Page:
Bush broadband to get a light shower, but no real end to #DataDrought predicted.

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Image from nbn co

After a long wait, Australia’s bush broadband users can finally get a look at nuts-and-bolts information for the new Sky Muster satellite with the release by nbn co of the Satellite Fair Use Policy… and it confirms their expectations.

Whilst they were hoping for a widespread soaking of data, the announcement of plans by nbn co for the Sky Muster satellite has provided ‘a light shower’ rather than long-term resolution of predicted data shortfalls.

“With years of dealing with almost non-existent speeds and very low data limits, rural regional and remote Australians have been looking hopefully to Sky Muster as ‘The Answer’ to their internet woes,” said BIRRR chief admin, Kristy Sparrow.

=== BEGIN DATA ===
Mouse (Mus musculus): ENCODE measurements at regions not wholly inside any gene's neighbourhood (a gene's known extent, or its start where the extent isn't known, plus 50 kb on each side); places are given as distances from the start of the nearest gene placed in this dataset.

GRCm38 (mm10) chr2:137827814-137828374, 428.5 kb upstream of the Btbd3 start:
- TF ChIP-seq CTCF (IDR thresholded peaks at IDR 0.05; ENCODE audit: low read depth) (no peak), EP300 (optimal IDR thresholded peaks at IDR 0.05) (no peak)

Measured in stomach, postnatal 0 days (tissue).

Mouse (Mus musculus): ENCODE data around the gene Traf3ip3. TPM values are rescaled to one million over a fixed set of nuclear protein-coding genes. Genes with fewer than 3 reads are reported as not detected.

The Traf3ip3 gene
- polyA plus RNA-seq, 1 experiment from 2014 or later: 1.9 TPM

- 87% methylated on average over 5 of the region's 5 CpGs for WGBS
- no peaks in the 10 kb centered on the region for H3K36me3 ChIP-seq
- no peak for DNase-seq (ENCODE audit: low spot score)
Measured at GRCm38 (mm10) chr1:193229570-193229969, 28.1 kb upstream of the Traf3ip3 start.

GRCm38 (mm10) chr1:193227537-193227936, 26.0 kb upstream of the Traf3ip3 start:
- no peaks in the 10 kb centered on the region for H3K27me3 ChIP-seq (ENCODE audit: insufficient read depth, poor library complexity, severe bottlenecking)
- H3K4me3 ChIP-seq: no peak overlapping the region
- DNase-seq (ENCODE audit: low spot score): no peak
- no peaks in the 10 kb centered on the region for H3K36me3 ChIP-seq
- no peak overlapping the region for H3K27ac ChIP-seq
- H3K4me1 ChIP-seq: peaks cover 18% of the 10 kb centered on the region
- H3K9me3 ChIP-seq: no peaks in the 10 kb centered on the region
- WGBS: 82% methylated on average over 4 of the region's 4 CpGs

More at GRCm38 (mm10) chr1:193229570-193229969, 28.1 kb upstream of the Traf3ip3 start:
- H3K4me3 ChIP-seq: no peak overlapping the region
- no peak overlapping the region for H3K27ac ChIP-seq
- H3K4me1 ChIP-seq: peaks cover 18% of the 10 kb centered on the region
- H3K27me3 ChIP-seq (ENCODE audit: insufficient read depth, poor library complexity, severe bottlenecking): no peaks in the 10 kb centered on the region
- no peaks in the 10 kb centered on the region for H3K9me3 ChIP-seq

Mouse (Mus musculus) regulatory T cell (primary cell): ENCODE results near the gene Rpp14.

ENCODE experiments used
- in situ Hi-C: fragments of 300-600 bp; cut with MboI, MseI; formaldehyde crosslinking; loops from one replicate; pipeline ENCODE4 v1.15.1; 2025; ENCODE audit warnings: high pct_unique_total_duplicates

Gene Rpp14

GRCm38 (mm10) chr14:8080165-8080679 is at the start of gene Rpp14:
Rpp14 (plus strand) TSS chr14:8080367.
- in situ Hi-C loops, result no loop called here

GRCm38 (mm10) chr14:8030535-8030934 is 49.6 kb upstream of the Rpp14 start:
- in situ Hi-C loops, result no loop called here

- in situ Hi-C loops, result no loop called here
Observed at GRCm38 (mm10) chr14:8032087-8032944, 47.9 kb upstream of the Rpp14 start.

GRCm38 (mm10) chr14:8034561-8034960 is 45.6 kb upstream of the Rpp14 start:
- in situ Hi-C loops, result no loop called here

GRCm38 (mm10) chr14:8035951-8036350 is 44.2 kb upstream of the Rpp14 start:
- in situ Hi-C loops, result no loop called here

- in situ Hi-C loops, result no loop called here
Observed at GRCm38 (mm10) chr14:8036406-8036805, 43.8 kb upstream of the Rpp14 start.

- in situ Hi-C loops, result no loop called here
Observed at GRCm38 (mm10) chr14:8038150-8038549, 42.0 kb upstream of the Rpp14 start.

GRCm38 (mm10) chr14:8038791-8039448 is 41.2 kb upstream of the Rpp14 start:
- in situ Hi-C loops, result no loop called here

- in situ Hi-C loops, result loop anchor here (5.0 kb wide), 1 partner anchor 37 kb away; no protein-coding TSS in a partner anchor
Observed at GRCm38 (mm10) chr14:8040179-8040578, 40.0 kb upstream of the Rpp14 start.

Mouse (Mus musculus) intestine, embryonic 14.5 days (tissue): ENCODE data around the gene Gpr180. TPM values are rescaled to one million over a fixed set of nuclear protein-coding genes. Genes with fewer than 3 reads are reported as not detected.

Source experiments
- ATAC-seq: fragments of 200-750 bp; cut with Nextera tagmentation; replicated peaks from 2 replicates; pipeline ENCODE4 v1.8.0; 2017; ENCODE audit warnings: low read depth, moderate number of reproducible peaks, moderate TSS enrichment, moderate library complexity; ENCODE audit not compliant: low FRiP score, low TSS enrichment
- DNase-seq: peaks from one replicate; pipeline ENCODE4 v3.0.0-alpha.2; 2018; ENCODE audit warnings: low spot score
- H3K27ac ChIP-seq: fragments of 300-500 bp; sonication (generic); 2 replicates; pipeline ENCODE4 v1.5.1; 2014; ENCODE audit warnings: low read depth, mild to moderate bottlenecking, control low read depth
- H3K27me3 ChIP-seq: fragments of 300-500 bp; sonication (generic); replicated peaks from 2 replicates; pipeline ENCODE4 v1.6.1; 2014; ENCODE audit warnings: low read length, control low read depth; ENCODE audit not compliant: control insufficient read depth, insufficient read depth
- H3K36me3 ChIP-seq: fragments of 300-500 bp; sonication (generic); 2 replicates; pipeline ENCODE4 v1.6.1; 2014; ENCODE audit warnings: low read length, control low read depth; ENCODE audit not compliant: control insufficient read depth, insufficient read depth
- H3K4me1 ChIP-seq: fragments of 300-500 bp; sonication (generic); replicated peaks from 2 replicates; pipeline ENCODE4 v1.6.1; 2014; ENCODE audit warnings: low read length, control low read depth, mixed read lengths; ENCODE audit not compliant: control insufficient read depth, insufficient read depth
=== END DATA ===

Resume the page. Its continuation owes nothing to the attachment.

The maximum plan (issued by nbn co to retail suppliers) will be 75Gb Peak data usage, peak & off peak data limits will be set by providers. The Sky Muster Satellite is expected to be available for use by customers in four months time (April 2016).

There are 200 ‘trial sites’ currently being installed for Sky Muster by nbn co.

“While this (announcement) is better that we currently have, it by no means covers what data needs could be in a year, two years time, let alone another decade,” said Ms Sparrow.

The maximum nbn co deal of 150Gb (total) will see users speed limited if they breach the plan limit over a 4 week rolling period. The nbn co Fair Use Policy has severe penalties (for the service provider) if a user goes over the 150Gb in any 4 weeks (not necessarily their billing period). This will impact plan pricing and tiers as no provider will want plan limits breached. nbn co considers that 75Gb or more of data usage during Peak hours in any four week period constitutes a breach of its Fair Use Policy AND 150Gb or more of Data Usage in any four week period (Peak or Off Peak) also breaches the Fair Use Policy.